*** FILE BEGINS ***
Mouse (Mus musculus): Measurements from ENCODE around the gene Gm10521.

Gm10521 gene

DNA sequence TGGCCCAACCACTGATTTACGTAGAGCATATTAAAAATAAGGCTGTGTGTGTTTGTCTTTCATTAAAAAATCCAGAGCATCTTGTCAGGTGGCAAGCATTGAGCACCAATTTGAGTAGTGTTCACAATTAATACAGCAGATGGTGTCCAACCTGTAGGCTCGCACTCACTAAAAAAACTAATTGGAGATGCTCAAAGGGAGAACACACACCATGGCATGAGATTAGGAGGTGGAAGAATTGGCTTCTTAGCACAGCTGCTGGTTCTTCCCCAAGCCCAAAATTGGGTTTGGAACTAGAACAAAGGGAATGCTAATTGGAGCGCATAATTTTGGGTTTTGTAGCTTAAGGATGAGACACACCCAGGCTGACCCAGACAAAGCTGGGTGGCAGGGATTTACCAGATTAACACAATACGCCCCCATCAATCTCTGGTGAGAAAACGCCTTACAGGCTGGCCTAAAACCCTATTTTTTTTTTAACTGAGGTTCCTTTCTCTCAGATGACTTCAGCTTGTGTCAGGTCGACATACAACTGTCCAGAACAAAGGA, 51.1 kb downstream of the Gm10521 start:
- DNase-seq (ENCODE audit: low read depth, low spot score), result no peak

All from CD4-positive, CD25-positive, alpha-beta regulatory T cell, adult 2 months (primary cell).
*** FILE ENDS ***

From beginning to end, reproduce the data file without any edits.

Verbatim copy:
Mouse (Mus musculus): Measurements from ENCODE around the gene Gm10521.

Gm10521 gene

DNA sequence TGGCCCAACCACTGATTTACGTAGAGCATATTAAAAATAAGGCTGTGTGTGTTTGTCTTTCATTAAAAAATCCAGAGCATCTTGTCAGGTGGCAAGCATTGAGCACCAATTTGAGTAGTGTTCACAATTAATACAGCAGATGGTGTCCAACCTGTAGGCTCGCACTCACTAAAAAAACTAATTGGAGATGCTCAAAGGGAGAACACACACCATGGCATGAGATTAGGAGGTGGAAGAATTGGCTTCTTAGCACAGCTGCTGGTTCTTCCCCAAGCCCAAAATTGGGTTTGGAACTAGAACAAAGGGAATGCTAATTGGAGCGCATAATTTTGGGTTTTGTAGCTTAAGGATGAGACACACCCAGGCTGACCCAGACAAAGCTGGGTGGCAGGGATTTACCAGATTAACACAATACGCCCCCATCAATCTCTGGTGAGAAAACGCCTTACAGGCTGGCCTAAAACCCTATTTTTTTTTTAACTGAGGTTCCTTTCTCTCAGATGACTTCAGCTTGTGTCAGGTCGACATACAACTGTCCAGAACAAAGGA, 51.1 kb downstream of the Gm10521 start:
- DNase-seq (ENCODE audit: low read depth, low spot score), result no peak

All from CD4-positive, CD25-positive, alpha-beta regulatory T cell, adult 2 months (primary cell).